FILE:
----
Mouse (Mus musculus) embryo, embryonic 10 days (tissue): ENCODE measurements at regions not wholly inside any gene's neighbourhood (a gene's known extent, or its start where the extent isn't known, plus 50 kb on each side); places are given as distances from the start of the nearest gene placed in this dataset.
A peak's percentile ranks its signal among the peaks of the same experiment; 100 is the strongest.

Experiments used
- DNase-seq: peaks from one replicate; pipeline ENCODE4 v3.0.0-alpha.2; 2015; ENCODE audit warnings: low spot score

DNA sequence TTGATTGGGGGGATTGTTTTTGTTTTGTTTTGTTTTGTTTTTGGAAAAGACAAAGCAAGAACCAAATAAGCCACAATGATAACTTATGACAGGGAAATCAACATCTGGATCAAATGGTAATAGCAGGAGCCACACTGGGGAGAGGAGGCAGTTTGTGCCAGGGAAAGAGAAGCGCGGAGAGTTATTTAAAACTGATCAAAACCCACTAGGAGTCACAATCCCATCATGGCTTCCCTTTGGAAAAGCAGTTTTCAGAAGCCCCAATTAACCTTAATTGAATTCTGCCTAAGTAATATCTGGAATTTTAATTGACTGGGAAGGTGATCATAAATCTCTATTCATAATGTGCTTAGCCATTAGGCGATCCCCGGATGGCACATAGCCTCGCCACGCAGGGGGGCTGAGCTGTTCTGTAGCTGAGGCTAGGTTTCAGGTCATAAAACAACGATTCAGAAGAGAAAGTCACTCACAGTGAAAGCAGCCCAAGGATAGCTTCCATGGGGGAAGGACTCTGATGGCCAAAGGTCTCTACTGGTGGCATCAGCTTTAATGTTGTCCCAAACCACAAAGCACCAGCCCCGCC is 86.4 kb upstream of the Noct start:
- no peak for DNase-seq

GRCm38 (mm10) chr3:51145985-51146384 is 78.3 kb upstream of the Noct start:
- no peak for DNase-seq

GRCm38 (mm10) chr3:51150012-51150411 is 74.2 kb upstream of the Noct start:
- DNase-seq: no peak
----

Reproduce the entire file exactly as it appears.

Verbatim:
Mouse (Mus musculus) embryo, embryonic 10 days (tissue): ENCODE measurements at regions not wholly inside any gene's neighbourhood (a gene's known extent, or its start where the extent isn't known, plus 50 kb on each side); places are given as distances from the start of the nearest gene placed in this dataset.
A peak's percentile ranks its signal among the peaks of the same experiment; 100 is the strongest.

Experiments used
- DNase-seq: peaks from one replicate; pipeline ENCODE4 v3.0.0-alpha.2; 2015; ENCODE audit warnings: low spot score

DNA sequence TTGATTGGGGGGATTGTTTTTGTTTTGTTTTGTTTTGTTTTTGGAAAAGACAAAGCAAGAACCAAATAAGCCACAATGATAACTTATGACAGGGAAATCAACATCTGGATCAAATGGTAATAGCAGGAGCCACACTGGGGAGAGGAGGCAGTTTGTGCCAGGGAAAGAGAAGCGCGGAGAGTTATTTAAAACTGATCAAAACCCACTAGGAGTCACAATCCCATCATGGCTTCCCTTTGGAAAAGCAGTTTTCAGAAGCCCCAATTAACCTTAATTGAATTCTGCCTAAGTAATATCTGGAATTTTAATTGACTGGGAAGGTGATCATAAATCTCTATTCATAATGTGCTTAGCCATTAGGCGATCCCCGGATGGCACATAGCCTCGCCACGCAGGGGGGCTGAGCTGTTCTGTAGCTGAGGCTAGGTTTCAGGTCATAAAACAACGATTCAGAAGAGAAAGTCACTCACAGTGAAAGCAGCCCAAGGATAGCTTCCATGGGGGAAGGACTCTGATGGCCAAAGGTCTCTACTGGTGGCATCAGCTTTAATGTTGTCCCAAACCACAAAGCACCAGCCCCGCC is 86.4 kb upstream of the Noct start:
- no peak for DNase-seq

GRCm38 (mm10) chr3:51145985-51146384 is 78.3 kb upstream of the Noct start:
- no peak for DNase-seq

GRCm38 (mm10) chr3:51150012-51150411 is 74.2 kb upstream of the Noct start:
- DNase-seq: no peak